Since becoming president of Trinity College last fall, I’ve heard President Berger-Sweeney speak on many occasions. I was fortunate enough to witness her eloquent speech at her inauguration, as well as at the most recent Trinity College graduation. I’ve overheard her speaking to classmates, and I’ve even had the pleasure of exchanging words with her while out on a morning walk with her dog. However, after hearing President Berger Sweeney’s scientific talk, it was very clear to me that she is most in her element when talking about her research. In a clear and passionate manner, President Berger-Sweeney shared details with those of us present at her opening talk for the 25 years of neuroscience program regarding her work with pervasive neurological disorder, specifically Rett syndrome.
Although it was evident that President Berger-Sweeney wanted her presentation to be comprehensible to all students, I found that my fellow neuroscience majors and I were particularly well equipped to understand the many facets of her research. In addition, as a student involved with behavior neuroscience research lab with autistic mouse models, I feel I had a unique appreciation for President Berger-Sweeney’s work.
To begin, President Berger-Sweeney spoke briefly about her choice to work with mouse models instead of rats due to the amount of information know about the mouse genome. President Berger-Sweeney then delved deeper into her interest with Rett Syndrome, a regressive developmental disorder that is associated with mutations in the gene encoding MeCP2, a transcriptional repressor. President Berger-Sweeney played a short video of a young female named Esme, who represented one of the many girls with Rett syndrome. Esme had difficult with commination, characteristic had flapping gestures, irregular breathing, and was predicted to develop more of the typical complications such as loss of mobility, seizures, and scoliosis.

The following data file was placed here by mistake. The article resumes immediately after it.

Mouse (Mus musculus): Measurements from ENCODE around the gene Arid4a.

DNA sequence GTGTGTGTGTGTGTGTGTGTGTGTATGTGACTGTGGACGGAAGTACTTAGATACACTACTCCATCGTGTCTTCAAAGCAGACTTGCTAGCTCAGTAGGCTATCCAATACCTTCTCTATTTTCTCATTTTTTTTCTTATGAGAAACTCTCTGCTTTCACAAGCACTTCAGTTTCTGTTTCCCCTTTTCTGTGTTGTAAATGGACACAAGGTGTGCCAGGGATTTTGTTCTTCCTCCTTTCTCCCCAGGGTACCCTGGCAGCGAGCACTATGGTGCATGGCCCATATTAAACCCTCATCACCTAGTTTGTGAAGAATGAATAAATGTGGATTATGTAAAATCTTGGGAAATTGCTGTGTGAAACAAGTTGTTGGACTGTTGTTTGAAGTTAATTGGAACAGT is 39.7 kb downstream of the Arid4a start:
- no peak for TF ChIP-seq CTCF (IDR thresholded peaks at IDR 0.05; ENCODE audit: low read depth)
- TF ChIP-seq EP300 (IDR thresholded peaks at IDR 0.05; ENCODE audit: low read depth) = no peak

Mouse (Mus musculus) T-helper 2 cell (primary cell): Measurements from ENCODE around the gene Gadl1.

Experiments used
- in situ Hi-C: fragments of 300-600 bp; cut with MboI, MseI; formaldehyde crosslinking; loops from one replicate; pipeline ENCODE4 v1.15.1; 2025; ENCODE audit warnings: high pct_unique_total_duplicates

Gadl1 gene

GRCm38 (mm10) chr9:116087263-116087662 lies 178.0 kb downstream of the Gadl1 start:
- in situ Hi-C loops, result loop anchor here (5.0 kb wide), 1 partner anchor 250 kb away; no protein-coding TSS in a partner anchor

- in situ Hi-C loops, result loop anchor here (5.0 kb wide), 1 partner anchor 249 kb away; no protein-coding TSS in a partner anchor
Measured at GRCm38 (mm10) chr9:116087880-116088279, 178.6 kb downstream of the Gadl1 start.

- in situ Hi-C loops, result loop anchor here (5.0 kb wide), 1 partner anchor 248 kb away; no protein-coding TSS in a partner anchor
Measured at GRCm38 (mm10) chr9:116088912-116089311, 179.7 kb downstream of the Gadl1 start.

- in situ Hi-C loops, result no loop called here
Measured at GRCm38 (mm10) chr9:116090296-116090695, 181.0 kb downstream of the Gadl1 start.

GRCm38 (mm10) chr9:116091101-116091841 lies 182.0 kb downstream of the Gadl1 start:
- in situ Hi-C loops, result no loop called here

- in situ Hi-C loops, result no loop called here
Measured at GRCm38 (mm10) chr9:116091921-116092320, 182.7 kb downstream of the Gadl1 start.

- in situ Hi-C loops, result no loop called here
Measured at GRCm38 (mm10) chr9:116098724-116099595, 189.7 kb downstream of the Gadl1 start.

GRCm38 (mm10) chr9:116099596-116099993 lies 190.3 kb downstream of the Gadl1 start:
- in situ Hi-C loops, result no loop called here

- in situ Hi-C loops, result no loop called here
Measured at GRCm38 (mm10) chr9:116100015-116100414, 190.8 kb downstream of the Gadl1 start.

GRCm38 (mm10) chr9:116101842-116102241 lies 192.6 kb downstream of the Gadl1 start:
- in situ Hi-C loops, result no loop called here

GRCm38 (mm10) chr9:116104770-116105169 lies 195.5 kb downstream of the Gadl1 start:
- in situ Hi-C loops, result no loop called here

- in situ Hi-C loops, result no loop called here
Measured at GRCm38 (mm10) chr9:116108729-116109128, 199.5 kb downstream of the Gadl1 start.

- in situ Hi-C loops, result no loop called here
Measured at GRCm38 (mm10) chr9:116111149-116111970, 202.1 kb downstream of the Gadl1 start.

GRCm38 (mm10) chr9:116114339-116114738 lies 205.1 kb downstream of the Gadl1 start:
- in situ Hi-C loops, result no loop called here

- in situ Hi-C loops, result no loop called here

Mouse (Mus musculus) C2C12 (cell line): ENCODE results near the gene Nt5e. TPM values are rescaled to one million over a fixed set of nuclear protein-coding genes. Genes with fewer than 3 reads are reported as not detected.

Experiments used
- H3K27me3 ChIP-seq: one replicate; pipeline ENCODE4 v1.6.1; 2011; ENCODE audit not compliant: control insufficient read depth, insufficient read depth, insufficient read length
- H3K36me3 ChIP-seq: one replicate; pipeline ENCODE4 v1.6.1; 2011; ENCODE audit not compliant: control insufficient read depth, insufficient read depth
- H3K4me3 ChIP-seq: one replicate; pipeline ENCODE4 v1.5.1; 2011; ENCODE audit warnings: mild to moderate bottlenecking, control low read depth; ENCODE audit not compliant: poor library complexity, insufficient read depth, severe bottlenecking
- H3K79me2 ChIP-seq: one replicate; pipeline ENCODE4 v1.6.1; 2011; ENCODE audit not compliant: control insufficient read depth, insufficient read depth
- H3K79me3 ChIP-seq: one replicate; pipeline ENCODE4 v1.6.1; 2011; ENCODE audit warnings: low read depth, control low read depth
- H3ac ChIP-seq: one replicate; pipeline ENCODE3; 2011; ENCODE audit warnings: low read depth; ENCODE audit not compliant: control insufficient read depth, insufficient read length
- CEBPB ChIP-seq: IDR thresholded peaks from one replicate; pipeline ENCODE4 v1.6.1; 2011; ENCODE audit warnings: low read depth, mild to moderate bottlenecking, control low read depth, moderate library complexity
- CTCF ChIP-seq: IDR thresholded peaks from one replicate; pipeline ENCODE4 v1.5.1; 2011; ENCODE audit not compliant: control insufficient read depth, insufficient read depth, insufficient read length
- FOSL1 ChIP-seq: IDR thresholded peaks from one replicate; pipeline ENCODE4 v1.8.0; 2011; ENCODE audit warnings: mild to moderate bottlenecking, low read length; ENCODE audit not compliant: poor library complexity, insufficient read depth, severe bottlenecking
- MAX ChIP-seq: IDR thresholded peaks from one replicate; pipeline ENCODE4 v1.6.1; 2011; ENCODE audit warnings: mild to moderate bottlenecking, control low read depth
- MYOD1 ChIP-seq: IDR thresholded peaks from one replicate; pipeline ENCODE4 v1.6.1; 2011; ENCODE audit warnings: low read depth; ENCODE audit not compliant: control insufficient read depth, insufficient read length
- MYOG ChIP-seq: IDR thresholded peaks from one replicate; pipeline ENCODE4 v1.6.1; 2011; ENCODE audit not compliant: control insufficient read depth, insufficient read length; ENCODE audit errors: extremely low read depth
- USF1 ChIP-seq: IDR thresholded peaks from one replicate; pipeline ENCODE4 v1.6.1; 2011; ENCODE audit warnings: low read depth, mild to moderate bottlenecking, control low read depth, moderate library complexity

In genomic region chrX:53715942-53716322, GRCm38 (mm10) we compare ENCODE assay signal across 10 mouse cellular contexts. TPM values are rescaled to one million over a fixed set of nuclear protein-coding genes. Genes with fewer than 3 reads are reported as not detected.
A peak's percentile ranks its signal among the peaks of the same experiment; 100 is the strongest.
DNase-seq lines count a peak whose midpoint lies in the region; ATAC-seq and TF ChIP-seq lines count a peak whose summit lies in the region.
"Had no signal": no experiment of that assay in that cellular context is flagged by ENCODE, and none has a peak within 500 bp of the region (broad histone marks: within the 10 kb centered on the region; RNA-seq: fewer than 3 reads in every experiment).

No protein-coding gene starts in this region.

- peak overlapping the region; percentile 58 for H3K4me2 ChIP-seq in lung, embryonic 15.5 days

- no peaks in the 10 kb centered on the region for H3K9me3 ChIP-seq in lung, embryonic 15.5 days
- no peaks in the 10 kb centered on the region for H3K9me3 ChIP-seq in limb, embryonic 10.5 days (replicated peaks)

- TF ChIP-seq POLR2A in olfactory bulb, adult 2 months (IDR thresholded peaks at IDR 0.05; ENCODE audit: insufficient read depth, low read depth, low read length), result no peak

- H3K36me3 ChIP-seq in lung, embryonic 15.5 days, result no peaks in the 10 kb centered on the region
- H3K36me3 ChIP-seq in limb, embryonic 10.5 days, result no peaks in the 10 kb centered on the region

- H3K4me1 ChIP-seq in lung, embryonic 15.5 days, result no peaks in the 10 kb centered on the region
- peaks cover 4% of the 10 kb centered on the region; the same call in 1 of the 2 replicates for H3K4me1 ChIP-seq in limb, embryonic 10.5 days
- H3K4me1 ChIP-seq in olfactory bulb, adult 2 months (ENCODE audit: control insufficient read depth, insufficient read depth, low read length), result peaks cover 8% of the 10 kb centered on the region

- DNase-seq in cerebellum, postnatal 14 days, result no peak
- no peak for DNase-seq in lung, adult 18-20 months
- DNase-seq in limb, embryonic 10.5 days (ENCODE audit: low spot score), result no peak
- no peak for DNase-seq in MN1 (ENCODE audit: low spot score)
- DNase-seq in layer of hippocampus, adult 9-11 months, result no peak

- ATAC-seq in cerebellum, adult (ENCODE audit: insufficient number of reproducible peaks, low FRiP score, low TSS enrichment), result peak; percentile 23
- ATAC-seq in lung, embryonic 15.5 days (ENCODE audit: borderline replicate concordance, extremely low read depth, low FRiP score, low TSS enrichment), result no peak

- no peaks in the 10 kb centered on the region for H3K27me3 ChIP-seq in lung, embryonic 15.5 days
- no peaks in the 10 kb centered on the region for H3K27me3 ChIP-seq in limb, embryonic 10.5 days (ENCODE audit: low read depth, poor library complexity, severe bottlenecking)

It was then that President Berger-Sweeney began to talk more thoroughly about the many ways she sought to find an effective treatment for Rett Syndrome. An integral finding for her research team was the role of the cholinergic system and it’s relation to reducing the negative effectives of MeCP2 mutation. Her first experiments involved the delivery of choline into her pregnant mouse models via drinking water. Her research team then assessed the development and behavior of the offspring of the pregnant models. Although such results suggested that the choline helped with increased motor coordination, neuronal health, and brain volume, there was no significant indication that cognitive development of the models were improved. Such results lead to her next experiment in which a precursor of acetylcholine, ALC, was injected into the mice. After examining cells in the dendate gyrus, it was found that ALC was in fact improving the neuronal morphology in her mouse models by increasing dendritic branching and overall neuron density. Essentially, the general health, motor function, and cognitive development were improved just as her team had hoped, but only up to post-natal day 30. At this point, a general decline of such functions was found.
After discussing some other directions for her research, as she still plans of working to find a treatment for Rett Syndrome, President Berger-Sweeney took time to acknowledge all the students that played a role in her research journey. She specifically mentioned one of her female students who struggled after graduating from Tufts with balancing her passion for scientific research and her family life. President Berger-Sweeney mention to her audience, most directly to the females in the room, that a career in science is not an easy feat, but that with genuine intellectual curiosity, dedication, and love of your work it is possible to successfully balance it all.
Ultimately, I left President Berger Sweeney’s talk with a clear picture of her passion for neuroscience, for research, and for improving the quality of life for individuals with Rhett’s syndrome. It is rare that scientific talk is both intellectually stimulating and poignant, yet I feel President Berger Sweeney hit this sweet spot. Overall, I felt the presentation “Of Mice and Men and Girls and Autism: Insights from 15 years of studying the neurobiology of mouse models of autism spectrum disorders,” was a perfect way to kick start 25 Years of Neuroscience at Trinity College.